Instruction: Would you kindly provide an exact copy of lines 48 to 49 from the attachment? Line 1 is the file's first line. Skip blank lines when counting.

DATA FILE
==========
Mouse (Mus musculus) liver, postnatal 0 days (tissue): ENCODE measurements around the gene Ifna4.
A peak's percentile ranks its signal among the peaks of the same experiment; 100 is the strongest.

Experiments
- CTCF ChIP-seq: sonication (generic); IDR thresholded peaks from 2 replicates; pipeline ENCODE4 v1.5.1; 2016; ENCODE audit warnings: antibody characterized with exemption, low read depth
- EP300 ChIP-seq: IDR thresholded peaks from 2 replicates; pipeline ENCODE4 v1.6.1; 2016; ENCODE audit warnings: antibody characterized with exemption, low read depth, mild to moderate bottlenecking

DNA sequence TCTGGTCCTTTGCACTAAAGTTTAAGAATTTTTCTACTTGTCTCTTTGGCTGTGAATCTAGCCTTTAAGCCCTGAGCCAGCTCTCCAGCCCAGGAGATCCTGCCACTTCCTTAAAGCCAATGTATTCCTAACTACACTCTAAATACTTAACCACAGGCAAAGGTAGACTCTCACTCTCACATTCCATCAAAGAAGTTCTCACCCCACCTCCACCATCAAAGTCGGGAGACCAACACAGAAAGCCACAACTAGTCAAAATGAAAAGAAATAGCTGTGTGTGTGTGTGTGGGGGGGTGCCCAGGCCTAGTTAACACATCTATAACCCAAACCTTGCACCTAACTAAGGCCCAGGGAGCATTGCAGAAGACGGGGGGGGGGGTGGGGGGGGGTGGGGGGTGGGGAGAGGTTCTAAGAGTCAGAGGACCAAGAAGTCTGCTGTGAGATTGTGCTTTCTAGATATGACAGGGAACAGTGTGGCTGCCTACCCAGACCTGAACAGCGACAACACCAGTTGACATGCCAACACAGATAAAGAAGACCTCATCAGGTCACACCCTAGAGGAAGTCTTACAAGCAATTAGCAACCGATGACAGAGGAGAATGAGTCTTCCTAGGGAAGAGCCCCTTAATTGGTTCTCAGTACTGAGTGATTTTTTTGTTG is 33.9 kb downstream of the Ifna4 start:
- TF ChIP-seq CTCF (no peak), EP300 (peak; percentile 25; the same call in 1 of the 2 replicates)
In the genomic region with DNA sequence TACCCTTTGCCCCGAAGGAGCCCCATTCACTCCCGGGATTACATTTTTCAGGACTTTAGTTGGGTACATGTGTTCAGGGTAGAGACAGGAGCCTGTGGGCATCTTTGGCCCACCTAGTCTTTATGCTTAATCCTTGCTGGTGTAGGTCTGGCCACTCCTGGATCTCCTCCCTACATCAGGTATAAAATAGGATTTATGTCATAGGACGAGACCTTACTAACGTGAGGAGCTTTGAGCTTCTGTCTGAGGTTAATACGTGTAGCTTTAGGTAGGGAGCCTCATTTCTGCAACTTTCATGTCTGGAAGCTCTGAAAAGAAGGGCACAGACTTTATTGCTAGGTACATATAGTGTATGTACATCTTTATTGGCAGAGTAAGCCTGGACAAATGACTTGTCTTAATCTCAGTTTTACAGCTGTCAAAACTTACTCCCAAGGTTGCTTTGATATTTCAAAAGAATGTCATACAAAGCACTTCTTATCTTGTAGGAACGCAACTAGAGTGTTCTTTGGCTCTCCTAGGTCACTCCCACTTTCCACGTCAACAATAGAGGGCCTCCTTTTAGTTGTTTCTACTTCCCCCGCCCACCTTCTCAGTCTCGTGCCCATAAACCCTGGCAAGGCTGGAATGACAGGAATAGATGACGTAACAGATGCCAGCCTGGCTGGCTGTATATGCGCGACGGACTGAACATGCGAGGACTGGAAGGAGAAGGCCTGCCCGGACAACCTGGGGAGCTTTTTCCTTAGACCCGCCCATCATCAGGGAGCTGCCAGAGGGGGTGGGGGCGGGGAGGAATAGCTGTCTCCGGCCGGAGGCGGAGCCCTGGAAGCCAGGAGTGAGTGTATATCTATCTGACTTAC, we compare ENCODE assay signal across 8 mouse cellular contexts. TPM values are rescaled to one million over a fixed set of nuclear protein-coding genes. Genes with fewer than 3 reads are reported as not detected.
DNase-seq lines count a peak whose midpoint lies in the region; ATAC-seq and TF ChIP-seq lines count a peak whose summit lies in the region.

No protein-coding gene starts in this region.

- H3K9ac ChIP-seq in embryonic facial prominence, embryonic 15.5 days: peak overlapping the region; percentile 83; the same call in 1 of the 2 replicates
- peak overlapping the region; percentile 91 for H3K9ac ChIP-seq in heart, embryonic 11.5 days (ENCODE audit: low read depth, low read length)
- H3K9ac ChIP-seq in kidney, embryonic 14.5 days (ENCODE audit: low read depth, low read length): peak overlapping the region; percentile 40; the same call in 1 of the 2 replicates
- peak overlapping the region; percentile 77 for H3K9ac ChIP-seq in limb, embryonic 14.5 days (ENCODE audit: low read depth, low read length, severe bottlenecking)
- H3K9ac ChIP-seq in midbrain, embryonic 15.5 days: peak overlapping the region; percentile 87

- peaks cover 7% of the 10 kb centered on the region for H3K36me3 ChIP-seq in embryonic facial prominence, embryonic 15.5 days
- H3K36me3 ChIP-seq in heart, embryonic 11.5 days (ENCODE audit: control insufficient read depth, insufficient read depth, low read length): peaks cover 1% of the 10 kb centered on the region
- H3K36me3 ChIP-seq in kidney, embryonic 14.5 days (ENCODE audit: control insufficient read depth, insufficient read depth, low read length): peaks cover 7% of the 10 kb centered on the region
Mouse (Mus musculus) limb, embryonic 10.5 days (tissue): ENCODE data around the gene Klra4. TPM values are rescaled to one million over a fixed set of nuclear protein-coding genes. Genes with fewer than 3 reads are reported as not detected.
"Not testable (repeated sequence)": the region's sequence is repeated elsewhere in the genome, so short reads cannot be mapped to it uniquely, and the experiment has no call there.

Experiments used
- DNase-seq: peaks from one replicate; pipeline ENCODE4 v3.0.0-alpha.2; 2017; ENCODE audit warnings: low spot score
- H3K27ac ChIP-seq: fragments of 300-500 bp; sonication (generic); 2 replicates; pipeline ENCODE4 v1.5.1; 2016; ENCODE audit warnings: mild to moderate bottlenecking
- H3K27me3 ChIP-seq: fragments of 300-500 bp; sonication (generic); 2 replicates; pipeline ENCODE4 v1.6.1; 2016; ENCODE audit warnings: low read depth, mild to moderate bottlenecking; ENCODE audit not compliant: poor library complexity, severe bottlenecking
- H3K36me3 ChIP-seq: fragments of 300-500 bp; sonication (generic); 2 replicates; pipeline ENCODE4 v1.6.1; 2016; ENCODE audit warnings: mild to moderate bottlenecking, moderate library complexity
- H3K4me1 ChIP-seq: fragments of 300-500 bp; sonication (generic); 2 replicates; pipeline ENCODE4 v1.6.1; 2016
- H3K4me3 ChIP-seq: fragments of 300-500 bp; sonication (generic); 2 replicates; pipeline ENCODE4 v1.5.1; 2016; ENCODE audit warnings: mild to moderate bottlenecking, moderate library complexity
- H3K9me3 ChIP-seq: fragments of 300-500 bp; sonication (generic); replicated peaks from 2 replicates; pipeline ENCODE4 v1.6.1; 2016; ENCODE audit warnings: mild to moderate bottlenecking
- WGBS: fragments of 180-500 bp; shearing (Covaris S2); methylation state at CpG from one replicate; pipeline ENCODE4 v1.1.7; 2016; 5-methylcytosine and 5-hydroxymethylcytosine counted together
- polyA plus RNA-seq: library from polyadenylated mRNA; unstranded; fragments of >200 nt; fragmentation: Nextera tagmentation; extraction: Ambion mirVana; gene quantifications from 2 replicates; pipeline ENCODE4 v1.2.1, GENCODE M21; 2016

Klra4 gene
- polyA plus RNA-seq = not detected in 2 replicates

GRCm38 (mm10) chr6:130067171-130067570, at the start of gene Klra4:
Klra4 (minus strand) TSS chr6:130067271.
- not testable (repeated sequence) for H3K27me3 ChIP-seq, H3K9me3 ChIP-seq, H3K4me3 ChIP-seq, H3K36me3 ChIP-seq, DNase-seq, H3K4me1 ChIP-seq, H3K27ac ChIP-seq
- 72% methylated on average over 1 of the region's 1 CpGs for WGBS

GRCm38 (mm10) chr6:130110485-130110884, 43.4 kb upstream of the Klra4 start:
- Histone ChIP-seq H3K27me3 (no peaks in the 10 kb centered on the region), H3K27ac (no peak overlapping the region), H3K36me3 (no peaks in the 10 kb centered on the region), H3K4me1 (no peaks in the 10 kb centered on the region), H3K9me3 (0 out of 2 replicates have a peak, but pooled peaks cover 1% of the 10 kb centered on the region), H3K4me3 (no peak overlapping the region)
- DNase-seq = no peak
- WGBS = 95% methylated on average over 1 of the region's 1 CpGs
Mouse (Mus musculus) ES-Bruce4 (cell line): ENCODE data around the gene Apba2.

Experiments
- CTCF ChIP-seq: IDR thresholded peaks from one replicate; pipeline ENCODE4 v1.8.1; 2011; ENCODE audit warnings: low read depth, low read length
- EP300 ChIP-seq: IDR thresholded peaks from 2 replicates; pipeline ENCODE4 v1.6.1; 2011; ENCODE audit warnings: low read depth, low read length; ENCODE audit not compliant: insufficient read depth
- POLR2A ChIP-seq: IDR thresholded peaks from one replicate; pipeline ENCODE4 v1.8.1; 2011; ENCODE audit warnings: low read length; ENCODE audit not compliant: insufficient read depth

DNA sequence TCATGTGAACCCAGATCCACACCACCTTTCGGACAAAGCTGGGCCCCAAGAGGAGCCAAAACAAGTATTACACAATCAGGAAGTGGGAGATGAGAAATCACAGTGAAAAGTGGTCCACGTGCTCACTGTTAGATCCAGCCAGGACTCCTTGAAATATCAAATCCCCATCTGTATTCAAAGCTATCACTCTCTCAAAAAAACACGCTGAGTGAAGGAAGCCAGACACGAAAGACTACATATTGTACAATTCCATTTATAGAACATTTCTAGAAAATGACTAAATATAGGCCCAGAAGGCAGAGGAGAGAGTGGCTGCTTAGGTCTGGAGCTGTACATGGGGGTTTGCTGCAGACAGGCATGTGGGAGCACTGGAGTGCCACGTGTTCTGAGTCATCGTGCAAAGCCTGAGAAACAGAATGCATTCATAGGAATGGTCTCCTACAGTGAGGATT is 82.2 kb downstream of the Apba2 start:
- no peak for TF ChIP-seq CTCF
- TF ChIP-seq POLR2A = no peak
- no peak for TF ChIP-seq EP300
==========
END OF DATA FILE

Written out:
- TF ChIP-seq POLR2A = no peak
- no peak for TF ChIP-seq EP300